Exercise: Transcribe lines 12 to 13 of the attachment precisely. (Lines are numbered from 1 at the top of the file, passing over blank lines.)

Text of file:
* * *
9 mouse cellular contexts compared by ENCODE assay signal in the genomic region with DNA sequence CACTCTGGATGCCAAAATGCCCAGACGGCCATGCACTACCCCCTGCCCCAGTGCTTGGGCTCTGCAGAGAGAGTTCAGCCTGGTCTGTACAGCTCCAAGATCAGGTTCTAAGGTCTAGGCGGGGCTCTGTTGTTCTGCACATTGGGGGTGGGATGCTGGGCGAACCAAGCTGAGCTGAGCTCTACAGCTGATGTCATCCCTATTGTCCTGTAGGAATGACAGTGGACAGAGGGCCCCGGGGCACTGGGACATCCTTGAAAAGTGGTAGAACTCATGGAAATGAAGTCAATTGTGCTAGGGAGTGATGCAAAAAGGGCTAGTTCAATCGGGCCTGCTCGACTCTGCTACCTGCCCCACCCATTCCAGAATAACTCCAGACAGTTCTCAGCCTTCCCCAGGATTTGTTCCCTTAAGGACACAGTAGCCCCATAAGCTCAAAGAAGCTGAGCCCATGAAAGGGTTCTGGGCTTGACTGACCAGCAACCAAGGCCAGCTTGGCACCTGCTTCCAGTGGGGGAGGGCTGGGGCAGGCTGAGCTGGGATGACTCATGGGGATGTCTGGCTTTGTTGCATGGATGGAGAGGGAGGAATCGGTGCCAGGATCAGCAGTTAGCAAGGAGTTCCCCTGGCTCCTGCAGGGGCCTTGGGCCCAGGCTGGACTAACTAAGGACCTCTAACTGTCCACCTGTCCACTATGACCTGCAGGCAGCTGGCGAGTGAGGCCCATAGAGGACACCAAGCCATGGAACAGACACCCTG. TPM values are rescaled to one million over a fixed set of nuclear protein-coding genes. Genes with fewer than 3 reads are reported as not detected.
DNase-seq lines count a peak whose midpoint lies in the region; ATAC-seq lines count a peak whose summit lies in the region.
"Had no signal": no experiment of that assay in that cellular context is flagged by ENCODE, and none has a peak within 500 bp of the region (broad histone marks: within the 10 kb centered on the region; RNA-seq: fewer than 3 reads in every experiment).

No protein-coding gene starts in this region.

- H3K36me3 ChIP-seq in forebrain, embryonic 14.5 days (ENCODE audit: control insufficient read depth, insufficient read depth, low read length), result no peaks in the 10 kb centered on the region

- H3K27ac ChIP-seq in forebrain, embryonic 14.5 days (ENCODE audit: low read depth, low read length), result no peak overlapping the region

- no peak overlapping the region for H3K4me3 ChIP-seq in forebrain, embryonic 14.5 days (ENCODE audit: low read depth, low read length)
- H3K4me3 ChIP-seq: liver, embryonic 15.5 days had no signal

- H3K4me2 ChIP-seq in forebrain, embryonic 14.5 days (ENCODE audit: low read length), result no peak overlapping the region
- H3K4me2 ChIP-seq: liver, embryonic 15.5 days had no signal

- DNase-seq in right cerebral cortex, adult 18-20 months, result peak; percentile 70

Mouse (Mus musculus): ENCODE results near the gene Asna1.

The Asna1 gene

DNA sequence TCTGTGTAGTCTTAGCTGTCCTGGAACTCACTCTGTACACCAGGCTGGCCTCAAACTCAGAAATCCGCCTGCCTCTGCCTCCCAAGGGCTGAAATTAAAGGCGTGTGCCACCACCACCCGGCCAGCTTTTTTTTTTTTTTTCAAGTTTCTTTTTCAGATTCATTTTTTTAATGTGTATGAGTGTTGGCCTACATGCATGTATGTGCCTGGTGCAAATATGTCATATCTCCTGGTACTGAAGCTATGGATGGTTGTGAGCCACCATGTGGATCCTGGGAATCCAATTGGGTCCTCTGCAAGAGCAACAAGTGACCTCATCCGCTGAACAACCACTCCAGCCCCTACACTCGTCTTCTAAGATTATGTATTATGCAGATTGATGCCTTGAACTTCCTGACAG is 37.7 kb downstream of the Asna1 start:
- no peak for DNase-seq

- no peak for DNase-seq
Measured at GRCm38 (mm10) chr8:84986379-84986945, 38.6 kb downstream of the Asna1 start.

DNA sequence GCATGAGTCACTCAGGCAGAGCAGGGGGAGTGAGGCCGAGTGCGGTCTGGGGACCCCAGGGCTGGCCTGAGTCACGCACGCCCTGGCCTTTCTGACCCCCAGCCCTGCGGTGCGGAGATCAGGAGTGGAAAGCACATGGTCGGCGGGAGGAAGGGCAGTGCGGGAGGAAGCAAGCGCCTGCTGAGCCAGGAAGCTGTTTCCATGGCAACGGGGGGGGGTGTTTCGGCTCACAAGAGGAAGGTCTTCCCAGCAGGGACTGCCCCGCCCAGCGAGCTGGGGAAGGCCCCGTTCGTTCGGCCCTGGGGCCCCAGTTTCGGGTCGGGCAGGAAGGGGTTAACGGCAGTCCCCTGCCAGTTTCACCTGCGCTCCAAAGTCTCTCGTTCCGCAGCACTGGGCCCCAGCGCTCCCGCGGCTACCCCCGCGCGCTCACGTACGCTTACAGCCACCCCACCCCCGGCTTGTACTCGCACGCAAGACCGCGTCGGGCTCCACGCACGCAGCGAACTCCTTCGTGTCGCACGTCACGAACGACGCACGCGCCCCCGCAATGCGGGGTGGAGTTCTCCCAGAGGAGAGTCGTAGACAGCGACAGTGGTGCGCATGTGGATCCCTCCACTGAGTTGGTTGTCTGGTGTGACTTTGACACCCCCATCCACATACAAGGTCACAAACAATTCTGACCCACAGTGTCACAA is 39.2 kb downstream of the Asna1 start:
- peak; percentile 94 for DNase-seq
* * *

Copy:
Mouse (Mus musculus): ENCODE results near the gene Asna1.

The Asna1 gene